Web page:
‘Under the Same Moon’: The truth of undocumented immigrants

Through a 9-year-old’s journey, we see what immigrants offer our country

As we all know, a hallmark of President Trump’s campaign platform was that he would build a wall between the U.S. and Mexico. As president, his talks of building a wall continue. His belief that a wall should exist on the border stems from his opinions about the kinds of people coming into the U.S. from Mexico. We’re all familiar with his infamous statement: “They're bringing drugs. They're bringing crime. They're rapists. And some, I assume, are good people.”

“Under the Same Moon,” also known as “La misma luna,” released in 2007 and directed by Patricia Riggen, starring Adrián Alonso, Kate del Castillo, Eugenio Derbez, America Ferrera and Jesse Garcia, challenges what Trump and others believe happens at the southern border and who crosses over “without papers.”

The movie begins like this: It’s the dead of night. A woman (Kate del Castillo) and a boy (Adrián Alonso) are at a river, along with several other people, trying to cross to the other side. The border patrol finds the group. The woman and the boy hide themselves to avoid getting caught.

Then she wakes up. Rosario, now living in L.A., made it across the river, but her son, the now 9-year-old Carlitos, is still in Mexico. It’s been four years since they’ve been separated, but every Sunday at 10 a.m. sharp, they each use a payphone to call each other.

The rest of the movie follows Carlitos’ journey to the U.S. as the boy attempts to be reunited with his mother. In Mexico, Carlitos lives with and takes care of his sick grandmother while his mother works as a housekeeper in America. But, when the death of his grandmother happens early on in the film, he decides that instead of letting some kniving relatives take care of him, he would go in search of his mother instead.

Carlitos’ route to America isn’t easy. He endures some difficult situations along the way. He crosses the border in a hidden compartment underneath the back seat of a van in sweltering heat, loses all his money, almost gets sold into child trafficking and works picking vines on a tomato farm, all while dodging the police the whole time.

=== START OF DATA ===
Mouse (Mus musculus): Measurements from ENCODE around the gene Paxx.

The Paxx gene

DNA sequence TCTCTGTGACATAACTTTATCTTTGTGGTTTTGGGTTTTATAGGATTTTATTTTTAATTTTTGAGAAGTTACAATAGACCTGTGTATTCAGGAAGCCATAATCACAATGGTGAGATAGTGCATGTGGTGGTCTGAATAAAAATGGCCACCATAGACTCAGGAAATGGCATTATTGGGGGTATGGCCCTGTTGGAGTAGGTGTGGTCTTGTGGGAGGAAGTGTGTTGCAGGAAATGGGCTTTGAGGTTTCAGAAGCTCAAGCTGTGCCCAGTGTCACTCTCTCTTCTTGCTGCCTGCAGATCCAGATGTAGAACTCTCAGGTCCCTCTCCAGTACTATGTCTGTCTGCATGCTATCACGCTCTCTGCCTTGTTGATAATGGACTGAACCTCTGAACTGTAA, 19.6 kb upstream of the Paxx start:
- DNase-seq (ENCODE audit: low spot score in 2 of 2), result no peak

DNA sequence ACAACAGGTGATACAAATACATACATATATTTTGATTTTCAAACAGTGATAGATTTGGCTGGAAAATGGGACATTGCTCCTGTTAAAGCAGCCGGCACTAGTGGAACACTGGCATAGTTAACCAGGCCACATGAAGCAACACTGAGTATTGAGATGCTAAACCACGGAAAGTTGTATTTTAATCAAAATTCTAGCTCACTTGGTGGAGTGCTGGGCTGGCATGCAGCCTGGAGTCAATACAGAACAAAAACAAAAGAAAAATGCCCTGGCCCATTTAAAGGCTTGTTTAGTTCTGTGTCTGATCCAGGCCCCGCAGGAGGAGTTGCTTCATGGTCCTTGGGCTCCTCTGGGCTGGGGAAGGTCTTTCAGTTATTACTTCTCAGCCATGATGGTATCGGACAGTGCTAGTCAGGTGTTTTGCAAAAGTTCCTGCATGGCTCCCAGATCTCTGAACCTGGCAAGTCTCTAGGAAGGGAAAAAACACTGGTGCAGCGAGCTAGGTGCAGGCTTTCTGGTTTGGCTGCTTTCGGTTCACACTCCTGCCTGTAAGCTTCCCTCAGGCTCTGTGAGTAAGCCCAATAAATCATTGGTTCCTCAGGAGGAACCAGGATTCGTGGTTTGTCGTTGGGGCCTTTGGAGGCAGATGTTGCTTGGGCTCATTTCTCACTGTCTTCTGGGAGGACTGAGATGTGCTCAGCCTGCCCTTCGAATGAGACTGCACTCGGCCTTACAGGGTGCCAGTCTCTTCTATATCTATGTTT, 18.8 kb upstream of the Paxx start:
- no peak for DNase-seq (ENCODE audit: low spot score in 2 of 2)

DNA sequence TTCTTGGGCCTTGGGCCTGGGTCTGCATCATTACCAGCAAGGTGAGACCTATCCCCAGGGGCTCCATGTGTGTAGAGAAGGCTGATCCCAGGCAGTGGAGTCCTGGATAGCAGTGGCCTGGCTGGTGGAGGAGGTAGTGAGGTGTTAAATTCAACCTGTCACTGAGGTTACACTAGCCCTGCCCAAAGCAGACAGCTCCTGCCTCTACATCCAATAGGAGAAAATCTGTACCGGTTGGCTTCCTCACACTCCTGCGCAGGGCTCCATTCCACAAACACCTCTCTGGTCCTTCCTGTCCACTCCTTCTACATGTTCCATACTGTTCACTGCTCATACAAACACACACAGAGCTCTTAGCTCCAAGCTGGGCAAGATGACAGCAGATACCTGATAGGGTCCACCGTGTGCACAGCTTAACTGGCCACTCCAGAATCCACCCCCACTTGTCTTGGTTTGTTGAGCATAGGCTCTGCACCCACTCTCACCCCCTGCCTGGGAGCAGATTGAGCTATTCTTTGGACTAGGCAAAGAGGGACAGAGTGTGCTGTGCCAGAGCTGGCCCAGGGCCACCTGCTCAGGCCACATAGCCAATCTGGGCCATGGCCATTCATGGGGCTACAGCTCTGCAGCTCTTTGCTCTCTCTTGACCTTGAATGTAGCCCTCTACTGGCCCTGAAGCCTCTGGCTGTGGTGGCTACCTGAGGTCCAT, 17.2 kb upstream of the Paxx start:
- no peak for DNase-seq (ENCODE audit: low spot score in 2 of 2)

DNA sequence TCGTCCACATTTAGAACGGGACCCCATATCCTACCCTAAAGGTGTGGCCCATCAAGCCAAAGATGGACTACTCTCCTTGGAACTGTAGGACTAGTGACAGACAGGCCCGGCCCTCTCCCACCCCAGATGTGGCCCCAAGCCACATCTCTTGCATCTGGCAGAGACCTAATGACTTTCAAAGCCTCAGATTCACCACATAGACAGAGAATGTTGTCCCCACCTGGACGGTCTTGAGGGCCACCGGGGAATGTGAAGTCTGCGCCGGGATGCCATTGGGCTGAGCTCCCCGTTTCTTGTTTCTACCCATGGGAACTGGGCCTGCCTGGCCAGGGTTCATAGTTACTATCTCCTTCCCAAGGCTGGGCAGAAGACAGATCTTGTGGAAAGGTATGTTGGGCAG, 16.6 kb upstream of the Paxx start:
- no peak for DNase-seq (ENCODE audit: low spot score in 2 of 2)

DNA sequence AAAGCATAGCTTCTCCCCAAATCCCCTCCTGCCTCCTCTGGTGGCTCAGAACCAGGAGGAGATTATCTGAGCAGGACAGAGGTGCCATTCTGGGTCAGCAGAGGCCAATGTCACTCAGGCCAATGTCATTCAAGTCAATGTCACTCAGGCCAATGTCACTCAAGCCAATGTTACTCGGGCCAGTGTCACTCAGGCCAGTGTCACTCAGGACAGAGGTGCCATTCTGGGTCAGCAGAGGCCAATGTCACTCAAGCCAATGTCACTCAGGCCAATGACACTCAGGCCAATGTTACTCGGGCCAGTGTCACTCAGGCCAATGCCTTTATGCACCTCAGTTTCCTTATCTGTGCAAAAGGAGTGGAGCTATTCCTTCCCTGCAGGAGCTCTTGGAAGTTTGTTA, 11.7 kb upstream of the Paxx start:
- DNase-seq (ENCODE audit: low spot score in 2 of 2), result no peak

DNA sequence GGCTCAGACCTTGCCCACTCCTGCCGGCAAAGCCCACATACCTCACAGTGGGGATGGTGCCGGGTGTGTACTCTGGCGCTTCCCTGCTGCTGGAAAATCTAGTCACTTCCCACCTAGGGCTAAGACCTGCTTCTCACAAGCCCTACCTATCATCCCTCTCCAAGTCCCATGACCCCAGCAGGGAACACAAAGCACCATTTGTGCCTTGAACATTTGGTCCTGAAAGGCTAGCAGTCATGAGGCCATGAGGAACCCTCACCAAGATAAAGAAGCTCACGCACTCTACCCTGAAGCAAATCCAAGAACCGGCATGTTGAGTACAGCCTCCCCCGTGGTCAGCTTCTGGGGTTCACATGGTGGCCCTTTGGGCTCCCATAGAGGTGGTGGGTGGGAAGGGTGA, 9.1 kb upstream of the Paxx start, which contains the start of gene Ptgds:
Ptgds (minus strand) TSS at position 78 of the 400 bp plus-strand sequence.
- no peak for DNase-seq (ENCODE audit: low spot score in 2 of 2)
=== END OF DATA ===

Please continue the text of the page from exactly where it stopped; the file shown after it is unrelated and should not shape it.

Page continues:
So, you may be thinking this is an unrealistic story. A 9-year-old going on such a dangerous journey, all by himself? According to U.S. Customs and Border Protection, last fiscal year there were 59,692 unaccompanied children apprehended at the border.

Why? Why do children, families and individuals take such a risky, dangerous, potentially life-ending path to get to the U.S., even when they know the hardship won’t end once they get to American soil? Well, during the film, a worker Carlitos meets on the tomato farm named Enrique (Eugenio Derbez), explains it quite well while the two are on a bus on the way to L.A.

“Tell me how you've liked these past few days,” Enrique says. “You liked picking tomatoes? Hiding from the I.N.S. (Immigration and Naturalization Service)? Or washing dishes just for a meal and a place to sleep? No one chooses to live this way, Carlitos, unless they've got a good reason. I'm sure that for her (Rosario), you're that reason!”

What Carlitos, Rosario, Enrique and the other immigrants in “Under the Same Moon” brought to America weren't drugs or crime, like the current occupant of the Oval Office thinks. But, when we follow Carlitos on the path to finding his mom during the length of the film, we see some of the things that immigrants do bring to this country: steadfast hope, a strong work ethic and the persistence to follow their dreams.

This content is from MBRACE, an experimental publication created as part of an immersive learning class at Ball State. If you have questions, comments or like what you see, follow mbrace_bsu on Instagram.


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